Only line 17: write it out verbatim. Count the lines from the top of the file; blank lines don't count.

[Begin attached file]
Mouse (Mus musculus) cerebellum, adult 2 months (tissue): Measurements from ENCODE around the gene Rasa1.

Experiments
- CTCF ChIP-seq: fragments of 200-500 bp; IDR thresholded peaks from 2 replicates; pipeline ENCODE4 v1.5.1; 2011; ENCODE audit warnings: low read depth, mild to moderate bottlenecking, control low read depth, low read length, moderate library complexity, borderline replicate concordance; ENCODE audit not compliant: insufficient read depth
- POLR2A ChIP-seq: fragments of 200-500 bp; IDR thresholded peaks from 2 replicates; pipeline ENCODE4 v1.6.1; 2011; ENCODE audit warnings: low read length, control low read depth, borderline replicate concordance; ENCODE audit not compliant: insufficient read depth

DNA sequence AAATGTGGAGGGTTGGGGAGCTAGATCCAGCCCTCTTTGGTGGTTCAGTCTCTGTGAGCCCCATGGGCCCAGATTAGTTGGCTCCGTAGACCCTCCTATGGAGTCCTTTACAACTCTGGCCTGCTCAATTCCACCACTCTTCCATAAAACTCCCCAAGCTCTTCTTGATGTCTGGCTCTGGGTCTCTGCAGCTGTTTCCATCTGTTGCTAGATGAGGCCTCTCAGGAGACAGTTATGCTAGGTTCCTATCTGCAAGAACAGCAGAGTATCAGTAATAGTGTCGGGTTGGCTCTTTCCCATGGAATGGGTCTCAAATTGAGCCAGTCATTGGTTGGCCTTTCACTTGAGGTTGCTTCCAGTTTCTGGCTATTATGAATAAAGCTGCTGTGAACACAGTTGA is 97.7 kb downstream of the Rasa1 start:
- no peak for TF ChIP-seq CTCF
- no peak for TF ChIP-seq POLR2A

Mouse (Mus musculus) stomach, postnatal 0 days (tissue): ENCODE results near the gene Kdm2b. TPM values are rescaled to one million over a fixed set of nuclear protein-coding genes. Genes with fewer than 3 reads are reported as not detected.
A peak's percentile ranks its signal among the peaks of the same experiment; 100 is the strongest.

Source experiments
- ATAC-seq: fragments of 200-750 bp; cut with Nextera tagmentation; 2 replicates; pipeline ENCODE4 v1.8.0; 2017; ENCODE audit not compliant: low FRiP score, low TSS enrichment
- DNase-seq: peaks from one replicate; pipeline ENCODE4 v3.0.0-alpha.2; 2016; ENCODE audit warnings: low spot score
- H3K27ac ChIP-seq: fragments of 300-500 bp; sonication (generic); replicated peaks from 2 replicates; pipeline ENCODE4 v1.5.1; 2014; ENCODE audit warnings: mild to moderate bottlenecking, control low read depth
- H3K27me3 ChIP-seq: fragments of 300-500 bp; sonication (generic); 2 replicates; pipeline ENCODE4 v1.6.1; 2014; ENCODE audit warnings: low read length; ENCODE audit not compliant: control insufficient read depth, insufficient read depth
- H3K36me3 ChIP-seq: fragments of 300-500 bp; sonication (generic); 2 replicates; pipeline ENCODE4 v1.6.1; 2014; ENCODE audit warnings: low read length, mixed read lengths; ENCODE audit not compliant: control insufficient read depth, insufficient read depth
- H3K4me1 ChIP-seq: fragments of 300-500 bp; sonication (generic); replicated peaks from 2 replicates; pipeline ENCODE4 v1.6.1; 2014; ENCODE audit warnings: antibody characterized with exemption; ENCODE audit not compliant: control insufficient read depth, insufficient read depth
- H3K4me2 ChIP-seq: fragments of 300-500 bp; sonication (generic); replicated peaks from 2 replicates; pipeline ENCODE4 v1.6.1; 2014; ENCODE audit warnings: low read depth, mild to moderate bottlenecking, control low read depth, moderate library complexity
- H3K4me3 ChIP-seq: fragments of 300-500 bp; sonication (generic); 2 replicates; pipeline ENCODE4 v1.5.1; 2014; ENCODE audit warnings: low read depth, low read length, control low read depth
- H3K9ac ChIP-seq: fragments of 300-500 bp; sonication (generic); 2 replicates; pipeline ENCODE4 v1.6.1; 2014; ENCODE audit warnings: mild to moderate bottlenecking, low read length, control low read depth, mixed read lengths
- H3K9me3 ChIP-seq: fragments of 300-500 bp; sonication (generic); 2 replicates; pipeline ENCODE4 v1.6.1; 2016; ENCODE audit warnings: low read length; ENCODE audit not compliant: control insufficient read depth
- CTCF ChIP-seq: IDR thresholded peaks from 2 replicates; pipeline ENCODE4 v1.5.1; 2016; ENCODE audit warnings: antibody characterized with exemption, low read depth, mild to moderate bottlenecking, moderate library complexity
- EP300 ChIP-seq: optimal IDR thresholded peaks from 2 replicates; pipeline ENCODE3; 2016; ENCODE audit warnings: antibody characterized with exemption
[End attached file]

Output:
- H3K4me2 ChIP-seq: fragments of 300-500 bp; sonication (generic); replicated peaks from 2 replicates; pipeline ENCODE4 v1.6.1; 2014; ENCODE audit warnings: low read depth, mild to moderate bottlenecking, control low read depth, moderate library complexity